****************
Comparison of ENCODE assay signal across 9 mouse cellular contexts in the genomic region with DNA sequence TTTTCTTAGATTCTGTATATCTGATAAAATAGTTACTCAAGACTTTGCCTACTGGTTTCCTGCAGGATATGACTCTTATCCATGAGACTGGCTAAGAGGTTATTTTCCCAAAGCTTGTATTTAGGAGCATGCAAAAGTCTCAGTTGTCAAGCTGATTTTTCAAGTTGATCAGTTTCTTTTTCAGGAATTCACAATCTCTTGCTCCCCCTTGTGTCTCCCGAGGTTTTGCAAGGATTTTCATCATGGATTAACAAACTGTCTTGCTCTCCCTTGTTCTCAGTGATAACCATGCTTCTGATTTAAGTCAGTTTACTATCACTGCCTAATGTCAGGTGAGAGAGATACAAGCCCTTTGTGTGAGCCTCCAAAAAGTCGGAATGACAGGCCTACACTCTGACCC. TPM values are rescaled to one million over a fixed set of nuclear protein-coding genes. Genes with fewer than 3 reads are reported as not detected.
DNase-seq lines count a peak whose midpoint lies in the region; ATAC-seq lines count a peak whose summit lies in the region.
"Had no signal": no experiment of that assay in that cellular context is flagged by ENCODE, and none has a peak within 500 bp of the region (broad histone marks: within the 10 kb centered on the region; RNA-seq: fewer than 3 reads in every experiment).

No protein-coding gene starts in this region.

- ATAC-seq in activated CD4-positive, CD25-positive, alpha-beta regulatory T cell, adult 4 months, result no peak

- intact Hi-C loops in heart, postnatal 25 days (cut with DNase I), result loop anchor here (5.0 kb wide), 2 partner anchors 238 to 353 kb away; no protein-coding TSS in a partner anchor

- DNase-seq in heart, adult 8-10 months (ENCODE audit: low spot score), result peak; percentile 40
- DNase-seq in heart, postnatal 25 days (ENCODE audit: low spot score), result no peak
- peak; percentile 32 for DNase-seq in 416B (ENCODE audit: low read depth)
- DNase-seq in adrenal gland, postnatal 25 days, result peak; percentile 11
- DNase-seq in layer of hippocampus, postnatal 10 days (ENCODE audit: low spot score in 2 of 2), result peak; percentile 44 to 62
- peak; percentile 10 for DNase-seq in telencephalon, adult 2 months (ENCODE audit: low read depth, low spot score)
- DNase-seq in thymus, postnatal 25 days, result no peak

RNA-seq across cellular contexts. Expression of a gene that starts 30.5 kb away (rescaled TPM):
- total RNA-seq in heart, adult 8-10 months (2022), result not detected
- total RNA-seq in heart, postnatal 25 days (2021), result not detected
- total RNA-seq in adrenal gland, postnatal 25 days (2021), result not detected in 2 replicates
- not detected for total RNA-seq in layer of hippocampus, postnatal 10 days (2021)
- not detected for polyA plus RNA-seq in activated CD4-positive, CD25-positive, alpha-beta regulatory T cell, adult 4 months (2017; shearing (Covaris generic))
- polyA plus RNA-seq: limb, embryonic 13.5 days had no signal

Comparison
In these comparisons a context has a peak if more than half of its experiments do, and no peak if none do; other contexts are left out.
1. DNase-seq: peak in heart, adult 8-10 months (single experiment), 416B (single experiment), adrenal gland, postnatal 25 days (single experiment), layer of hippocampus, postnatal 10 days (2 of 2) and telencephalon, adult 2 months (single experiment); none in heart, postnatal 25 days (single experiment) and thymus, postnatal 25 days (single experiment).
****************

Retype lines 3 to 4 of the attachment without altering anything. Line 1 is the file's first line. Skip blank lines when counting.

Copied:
"Had no signal": no experiment of that assay in that cellular context is flagged by ENCODE, and none has a peak within 500 bp of the region (broad histone marks: within the 10 kb centered on the region; RNA-seq: fewer than 3 reads in every experiment).

No protein-coding gene starts in this region.